A new sci-fi film’s political plot borders dangerously close to reality
If movies allow us to escape reality, then no other genre arguably fits the bill better than science fiction.
By using otherworldly elements – from extra-terrestrials and futuristic beings to flying cars – sci-fi is one big alternate universe.
But is it merely fantasy? Not according to Tobias Buckell, author of the best-selling sci-fi book Halo: The Cole Protocol, who believes that sci-fi is an embellished but real reflection of the times.
“I think science fiction should engage with the future. That doesn’t mean predict it, though
that’s often the common perception,” he told nodecenter.com
“We also warn about the future. Beg you not to go down a certain path. Warn incessantly about horrible possible futures. Wonder if a certain future would be interesting. Dream about a certain future.
“Quite often though, science fiction is really about us today, and by saying ‘if this goes on’ we are critiquing something based on a starting point that is here and now. By positing the future, we can then point to consequences and point a light further down the path.”
This logic weighs heavily on Captive State – the new sci-fi movie releasing across UAE theatres this Thursday 11th April.
In the film, alien invaders enslave the world’s governments under the pretence of unity. However, the aliens, referred to as ‘Legislators’, are stripping Earth of its resources, which is leading to drastic climate change.
To ensure control over humans, the aliens bestow power to a privileged few, causing disputes among humans. This anarchic environment leads a young man named Gabriel (Ashton Sanders) and a Chicago cop turned Legislator (John Goodman) to form an unlikely partnership and rebel against the system.
“It’s the ‘rage against the machine’ story,” director Rupert Wyatt told Inverse. “It’s about what it means to be under occupation, and the moral obligations or choices one has to make when they’re put in that place of compromise at the risk of family, career, livelihood. What is it that makes those who choose to take a stand? I’ve long been fascinated by that.”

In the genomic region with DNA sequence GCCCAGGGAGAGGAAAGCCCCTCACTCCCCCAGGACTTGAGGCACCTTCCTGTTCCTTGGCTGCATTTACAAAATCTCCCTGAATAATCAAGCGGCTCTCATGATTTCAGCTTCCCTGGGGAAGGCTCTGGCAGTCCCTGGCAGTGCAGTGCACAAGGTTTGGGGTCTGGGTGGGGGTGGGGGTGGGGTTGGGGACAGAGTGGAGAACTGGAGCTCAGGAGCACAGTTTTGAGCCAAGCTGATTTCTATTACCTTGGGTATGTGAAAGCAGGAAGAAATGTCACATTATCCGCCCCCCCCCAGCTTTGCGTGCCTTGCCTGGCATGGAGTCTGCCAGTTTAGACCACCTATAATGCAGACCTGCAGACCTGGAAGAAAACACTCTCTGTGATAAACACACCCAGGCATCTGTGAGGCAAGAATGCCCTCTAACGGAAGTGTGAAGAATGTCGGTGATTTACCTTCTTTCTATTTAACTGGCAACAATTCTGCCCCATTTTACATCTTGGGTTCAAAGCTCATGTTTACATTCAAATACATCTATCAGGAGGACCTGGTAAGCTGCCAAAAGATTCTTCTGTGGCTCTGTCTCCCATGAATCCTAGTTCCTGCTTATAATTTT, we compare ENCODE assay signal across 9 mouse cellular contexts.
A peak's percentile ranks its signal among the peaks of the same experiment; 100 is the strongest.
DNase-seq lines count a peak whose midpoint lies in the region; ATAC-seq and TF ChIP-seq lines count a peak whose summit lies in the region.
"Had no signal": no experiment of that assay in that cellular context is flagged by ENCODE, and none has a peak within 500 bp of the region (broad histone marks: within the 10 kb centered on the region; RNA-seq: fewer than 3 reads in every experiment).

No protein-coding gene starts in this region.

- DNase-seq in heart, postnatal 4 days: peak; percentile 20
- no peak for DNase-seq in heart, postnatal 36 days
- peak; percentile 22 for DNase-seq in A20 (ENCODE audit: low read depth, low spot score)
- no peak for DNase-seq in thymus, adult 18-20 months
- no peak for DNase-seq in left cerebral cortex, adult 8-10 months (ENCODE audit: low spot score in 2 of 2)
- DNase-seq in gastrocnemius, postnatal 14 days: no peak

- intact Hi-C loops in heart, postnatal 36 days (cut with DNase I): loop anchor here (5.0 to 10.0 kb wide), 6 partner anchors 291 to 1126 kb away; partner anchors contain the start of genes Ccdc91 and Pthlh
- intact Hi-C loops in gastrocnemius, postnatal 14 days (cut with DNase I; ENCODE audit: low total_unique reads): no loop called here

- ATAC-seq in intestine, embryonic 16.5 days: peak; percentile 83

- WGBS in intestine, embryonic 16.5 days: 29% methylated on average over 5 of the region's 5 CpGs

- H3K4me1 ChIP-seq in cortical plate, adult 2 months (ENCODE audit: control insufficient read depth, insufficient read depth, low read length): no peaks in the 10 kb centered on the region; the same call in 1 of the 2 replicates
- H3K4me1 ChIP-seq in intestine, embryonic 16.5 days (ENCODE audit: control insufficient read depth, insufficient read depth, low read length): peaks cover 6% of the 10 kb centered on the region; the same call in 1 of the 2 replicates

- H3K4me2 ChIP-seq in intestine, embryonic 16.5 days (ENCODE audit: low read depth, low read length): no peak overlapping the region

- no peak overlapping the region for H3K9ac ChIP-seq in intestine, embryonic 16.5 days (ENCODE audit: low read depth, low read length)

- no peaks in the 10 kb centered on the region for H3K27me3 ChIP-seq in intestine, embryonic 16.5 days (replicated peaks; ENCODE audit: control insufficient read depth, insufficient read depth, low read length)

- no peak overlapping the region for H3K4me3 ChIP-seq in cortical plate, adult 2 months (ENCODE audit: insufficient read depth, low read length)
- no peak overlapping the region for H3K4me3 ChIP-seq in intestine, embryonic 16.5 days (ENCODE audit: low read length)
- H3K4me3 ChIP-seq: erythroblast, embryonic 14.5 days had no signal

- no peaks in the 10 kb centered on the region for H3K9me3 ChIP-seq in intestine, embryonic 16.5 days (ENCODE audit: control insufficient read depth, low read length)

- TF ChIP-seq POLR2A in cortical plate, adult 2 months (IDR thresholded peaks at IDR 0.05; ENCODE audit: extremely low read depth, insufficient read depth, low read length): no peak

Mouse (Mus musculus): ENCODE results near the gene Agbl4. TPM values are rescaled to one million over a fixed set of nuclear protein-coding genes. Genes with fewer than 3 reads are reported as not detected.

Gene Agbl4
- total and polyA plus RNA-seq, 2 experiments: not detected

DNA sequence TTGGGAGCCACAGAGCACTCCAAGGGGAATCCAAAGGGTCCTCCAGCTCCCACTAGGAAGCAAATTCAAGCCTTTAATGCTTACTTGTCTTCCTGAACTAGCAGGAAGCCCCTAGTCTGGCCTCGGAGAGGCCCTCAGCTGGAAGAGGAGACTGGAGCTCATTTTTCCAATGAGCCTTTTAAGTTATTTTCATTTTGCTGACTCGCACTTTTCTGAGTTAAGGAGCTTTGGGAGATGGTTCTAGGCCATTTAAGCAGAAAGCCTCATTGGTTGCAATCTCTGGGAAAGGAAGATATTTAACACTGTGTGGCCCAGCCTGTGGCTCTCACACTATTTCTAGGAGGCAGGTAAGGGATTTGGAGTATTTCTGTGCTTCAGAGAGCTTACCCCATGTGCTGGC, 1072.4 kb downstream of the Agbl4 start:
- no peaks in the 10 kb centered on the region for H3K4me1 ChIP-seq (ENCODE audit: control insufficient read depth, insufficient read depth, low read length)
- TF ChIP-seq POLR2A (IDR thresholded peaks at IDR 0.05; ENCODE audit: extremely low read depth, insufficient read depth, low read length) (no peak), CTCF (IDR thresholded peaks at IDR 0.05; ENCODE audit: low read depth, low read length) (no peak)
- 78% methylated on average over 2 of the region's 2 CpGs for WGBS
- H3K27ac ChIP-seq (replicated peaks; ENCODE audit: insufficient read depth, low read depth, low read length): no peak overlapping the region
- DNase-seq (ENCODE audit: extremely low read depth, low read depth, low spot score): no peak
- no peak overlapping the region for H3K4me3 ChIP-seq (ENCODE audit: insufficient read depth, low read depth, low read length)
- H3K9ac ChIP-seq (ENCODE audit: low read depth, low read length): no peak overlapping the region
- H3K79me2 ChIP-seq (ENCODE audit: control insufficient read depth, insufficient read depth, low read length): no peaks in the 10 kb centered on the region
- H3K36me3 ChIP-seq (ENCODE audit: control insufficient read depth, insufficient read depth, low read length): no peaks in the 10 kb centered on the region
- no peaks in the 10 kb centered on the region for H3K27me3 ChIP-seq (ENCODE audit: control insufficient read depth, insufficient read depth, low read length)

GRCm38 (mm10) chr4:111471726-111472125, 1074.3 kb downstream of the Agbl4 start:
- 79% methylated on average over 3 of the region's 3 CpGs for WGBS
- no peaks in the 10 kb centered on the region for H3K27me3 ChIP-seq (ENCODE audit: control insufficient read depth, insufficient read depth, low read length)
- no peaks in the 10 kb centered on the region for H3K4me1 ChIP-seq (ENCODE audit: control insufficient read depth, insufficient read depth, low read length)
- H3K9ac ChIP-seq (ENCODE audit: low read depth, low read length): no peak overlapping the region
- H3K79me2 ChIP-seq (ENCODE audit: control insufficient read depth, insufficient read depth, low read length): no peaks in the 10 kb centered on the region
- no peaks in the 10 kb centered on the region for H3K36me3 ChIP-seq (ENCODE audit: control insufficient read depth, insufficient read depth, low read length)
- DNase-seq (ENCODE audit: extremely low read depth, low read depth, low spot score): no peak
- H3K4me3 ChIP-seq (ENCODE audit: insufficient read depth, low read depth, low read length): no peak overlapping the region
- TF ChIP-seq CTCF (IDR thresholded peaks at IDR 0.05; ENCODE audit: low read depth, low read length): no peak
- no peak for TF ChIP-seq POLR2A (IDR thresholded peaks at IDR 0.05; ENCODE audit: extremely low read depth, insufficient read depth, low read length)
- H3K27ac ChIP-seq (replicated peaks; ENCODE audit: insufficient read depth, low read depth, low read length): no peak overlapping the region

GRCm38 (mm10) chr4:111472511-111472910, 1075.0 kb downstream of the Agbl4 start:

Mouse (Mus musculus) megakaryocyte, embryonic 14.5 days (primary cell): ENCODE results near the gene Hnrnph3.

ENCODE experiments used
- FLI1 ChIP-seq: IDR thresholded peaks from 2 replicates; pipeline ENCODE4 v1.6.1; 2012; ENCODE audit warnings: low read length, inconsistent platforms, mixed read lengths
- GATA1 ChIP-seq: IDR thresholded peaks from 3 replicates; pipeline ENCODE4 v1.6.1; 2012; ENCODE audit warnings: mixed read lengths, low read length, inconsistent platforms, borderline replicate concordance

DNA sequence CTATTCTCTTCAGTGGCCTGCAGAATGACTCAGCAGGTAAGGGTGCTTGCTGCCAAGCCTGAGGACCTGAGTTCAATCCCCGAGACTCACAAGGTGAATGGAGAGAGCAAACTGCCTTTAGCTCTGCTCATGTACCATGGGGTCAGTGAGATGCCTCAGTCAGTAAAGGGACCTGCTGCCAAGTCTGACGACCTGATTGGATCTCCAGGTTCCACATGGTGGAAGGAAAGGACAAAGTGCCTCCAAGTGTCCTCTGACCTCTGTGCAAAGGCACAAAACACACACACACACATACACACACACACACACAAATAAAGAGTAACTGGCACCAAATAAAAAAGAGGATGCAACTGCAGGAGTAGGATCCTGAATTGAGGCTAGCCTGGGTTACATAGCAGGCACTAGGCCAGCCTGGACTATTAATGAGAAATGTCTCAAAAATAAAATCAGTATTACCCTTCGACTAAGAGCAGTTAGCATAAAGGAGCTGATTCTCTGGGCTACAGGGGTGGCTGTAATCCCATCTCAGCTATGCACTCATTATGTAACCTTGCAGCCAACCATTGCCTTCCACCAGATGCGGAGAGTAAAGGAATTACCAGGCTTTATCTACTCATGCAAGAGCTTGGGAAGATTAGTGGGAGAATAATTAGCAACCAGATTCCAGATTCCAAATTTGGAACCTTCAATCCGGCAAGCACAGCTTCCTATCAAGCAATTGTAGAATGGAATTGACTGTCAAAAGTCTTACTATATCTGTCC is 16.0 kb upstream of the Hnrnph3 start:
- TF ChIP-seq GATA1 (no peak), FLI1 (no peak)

While some surmised that it’s a reference to America’s current political climate, the film’s theme of corruption, revolt and devastation of our environment are being witnessed in all corners of the world.
“I will say, [this film] is very much about our environment, our planet,” Wyatt noted.
“The notion that protecting this planet, and not falling prey to the idea that big businesses and capitalism should pursue our interests, that is really important.”
And what better way to make a strong political and environmental statement than by using sci-fi to stir imagination and overstate the obvious in the context of a fictional universe?
“I like films that ask questions of our political times,” Wyatt pointed out.
“Sci-fi is great because it allows you to hold a mirror up to the society we live in, and at the same time, give a degree of separation that allows a very large audience to come at it from many perspectives.
“I think that’s what makes it a relevant genre in today’s storytelling, and very useful to tell stories that ask pertinent questions about who we are.”
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